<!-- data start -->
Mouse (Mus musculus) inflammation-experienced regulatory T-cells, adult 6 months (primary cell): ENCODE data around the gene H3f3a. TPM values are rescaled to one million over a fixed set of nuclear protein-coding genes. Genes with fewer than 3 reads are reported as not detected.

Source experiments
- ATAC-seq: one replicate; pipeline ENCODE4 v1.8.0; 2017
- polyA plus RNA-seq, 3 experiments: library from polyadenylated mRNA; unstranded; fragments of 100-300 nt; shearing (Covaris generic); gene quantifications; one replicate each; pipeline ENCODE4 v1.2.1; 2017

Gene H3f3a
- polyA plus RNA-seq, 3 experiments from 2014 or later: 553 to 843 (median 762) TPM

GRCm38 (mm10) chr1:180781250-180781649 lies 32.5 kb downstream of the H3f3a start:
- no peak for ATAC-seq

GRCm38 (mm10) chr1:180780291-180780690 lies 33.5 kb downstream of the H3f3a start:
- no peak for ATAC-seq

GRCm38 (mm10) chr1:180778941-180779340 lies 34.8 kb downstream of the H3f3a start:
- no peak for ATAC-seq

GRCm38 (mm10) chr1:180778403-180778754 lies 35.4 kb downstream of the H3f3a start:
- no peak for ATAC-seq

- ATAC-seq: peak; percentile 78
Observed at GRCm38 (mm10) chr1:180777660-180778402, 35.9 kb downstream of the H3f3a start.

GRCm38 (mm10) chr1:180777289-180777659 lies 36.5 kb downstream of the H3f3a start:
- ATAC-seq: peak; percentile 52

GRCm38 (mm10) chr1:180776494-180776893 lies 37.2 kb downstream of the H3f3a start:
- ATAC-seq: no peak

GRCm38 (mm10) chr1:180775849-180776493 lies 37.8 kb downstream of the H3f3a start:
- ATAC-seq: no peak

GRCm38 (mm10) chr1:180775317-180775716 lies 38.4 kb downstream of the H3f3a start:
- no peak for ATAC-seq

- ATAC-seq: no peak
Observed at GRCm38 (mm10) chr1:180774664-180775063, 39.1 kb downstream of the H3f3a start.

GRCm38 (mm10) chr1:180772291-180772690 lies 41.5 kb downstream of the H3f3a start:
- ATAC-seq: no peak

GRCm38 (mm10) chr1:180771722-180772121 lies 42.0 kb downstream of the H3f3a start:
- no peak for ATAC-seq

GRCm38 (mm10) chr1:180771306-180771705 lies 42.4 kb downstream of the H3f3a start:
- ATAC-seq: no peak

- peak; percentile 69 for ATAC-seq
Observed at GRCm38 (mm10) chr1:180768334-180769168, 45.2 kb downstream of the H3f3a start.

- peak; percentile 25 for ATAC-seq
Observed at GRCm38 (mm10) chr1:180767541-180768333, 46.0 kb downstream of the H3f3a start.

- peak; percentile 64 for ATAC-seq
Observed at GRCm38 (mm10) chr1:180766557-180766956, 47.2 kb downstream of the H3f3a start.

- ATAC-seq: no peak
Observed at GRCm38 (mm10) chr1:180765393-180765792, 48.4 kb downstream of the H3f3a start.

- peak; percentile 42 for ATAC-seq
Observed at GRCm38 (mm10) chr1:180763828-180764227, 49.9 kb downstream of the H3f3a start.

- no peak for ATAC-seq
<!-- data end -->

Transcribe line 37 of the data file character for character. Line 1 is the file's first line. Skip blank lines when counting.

- peak; percentile 64 for ATAC-seq